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Methanobactin: An Intriguing Copper-Chelating Peptide with a Unique Biosynthesis

Portrait of Stephanie Jordan, graduate student speaker
Stephanie Jordan
Graduate Student, Department of Chemistry
University of Georgia
iSTEM Building 2, Room 1218
Inorganic Seminar

Methanotrophs produce methanobactin (Mbn), a copper-chelating peptide, when copper levels in the environment are low.1,2 These methanotrophs utilize the copper-dependent enzyme methane monooxygenase to oxidize methane, which is the methanotrophs only carbon source. Mbn has a high affinity for copper and chelates Cu(I) directly, or indirectly utilizes Cu(II) by conversion to Cu(I) through an unknown reductive process.2,3 Mbn is an example of RiPPs, or ribosomally synthesized and post-translationally modified peptides, and these modifications are performed by two proteins, MbnB and MbnC, which, as the active complex MbnBC, modify MbnA, a precursor peptide.1–3 Mbn includes two bidentate ligands that are composed of an oxazolone ring and a thioamide group, serving as “pincers” for the chelation of copper.1,2,4 Current research has centered on the structural attributes of the MbnB and MbnC and how these characteristics enable the modification of MbnA, providing insight to the mechanism in which Mbn is formed.4,5 MbnB has been found to contain either diiron or triiron clusters that function to catalyze the conversion of MbnA’s cysteines to the bidentate ligands, while MbnC’s function is still being investigated.2,4,5 Research on the biosynthesis of Mbn can serve in the development of therapeutics for the treatment of copper accumulation-related disorders, such as Wilson’s disease, along with expanding our knowledge of non-heme multinuclear iron-dependent enzymes and the various reactions they can catalyze.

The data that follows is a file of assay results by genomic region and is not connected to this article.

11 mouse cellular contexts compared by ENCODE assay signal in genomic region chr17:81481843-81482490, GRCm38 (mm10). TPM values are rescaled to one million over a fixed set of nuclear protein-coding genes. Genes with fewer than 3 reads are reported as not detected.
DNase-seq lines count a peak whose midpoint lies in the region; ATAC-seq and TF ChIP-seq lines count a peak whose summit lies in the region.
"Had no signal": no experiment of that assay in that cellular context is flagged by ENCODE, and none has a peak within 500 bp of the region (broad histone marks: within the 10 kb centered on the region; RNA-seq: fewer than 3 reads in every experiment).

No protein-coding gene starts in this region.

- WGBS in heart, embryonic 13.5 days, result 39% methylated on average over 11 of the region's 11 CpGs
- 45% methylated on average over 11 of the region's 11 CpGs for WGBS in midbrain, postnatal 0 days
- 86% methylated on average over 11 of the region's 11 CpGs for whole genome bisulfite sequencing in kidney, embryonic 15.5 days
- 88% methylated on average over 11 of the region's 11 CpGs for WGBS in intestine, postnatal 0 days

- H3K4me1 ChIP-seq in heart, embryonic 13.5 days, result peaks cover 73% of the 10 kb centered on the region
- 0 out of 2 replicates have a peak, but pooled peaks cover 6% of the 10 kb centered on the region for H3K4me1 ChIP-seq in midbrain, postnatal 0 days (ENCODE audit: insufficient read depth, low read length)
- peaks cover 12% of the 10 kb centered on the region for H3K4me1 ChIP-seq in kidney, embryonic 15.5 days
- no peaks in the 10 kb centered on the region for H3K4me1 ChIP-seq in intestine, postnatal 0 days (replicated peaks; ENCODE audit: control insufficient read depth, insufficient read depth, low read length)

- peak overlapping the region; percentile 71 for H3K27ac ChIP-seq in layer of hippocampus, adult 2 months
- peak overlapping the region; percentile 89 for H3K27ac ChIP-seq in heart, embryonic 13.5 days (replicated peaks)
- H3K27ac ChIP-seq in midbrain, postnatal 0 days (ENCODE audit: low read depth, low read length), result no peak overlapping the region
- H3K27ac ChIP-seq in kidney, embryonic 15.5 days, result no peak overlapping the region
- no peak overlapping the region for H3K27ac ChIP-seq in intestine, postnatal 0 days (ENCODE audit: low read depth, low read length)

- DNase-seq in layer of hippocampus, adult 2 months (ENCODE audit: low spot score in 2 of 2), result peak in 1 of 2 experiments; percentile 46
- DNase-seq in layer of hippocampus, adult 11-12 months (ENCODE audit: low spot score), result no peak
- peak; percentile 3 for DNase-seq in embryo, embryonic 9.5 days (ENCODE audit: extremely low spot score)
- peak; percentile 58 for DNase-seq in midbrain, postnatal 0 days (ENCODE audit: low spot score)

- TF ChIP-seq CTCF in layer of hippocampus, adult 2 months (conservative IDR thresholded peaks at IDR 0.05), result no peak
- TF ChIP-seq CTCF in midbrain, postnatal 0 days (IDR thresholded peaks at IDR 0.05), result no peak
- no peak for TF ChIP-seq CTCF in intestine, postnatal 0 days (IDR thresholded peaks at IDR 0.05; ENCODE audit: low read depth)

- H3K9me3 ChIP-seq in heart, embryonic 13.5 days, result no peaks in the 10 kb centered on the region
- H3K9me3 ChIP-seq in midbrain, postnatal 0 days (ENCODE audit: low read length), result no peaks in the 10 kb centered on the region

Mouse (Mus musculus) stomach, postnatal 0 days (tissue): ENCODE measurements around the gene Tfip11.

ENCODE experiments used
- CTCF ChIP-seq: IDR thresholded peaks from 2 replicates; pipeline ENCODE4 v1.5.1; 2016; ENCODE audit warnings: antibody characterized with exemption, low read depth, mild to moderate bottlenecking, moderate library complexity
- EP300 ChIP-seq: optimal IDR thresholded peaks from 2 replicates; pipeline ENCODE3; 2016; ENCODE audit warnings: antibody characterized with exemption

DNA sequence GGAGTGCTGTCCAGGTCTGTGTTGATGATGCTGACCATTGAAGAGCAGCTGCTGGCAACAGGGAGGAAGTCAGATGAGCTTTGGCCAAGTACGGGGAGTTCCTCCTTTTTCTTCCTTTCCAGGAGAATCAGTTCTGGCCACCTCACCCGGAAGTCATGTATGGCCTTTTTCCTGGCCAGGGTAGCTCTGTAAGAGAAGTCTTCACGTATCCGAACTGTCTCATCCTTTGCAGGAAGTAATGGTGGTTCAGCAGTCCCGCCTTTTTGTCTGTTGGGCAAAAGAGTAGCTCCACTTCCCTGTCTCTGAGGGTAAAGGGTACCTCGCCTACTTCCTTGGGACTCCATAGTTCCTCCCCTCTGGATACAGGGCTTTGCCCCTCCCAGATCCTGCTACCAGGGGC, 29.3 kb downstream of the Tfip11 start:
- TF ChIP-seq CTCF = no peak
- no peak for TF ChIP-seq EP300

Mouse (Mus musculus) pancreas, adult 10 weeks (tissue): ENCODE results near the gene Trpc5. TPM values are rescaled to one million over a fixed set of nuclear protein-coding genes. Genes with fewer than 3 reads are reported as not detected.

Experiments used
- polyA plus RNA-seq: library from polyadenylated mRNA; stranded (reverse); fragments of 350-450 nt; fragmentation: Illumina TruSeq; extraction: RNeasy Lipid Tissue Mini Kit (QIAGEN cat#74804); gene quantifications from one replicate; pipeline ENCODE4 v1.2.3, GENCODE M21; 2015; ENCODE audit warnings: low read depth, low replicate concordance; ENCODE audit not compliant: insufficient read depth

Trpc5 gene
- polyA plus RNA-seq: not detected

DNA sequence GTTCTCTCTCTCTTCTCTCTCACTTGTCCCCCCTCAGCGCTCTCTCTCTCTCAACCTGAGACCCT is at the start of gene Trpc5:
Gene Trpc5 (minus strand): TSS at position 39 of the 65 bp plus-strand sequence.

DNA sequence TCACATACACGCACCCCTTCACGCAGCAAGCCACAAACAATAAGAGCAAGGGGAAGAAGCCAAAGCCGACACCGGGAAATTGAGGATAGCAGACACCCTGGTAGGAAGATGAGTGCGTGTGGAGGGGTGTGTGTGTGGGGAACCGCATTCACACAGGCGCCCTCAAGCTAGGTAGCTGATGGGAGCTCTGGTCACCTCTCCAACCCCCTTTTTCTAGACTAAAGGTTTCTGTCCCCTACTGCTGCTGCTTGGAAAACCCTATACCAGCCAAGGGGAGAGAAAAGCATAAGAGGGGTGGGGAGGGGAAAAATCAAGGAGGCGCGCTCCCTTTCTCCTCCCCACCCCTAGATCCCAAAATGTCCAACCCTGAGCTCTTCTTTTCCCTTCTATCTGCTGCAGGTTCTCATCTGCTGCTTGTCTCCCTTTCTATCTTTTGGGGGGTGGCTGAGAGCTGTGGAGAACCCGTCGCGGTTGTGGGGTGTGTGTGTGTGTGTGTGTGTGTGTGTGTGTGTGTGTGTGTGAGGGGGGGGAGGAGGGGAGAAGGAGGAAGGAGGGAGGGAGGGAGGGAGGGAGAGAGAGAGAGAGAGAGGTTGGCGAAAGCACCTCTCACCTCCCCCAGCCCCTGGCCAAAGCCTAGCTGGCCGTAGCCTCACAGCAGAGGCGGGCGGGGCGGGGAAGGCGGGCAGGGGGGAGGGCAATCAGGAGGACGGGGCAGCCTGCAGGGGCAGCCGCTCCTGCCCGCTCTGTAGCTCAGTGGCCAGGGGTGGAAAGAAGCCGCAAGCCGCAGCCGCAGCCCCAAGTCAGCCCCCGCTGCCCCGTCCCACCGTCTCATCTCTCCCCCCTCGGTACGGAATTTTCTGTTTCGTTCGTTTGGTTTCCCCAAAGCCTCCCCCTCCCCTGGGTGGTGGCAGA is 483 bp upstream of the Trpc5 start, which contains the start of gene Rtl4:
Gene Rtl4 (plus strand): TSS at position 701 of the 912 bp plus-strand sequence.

(1)        DiSpirito, A. A., et. al. Methanobactin and the Link between Copper and Bacterial Methane Oxidation. Microbiol. Mol. Biol. Rev. MMBR. 2016. 80 (2), 387–409. 

(2)        Kenney, G. E., et. al. The Biosynthesis of Methanobactin. Science. 2018. 359 (6382), 1411–1416. 

(3)        Kenney, G. E.; Rosenzweig, A. C. Chalkophores. Annu. Rev. Biochem. 2018. 87, 645–676. 

(4)        Park, Y. J., et. al. A Mixed-Valent Fe(II)Fe(III) Species Converts Cysteine to an Oxazolone/Thioamide Pair in Methanobactin Biosynthesis. Proc. Natl. Acad. Sci. U. S. A. 2022. 119 (13), e2123566119. 

(5)        Dou, C., et. al. Crystal Structure and Catalytic Mechanism of the MbnBC Holoenzyme Required for Methanobactin Biosynthesis. Cell Res. 2022. 32 (3), 302–314.

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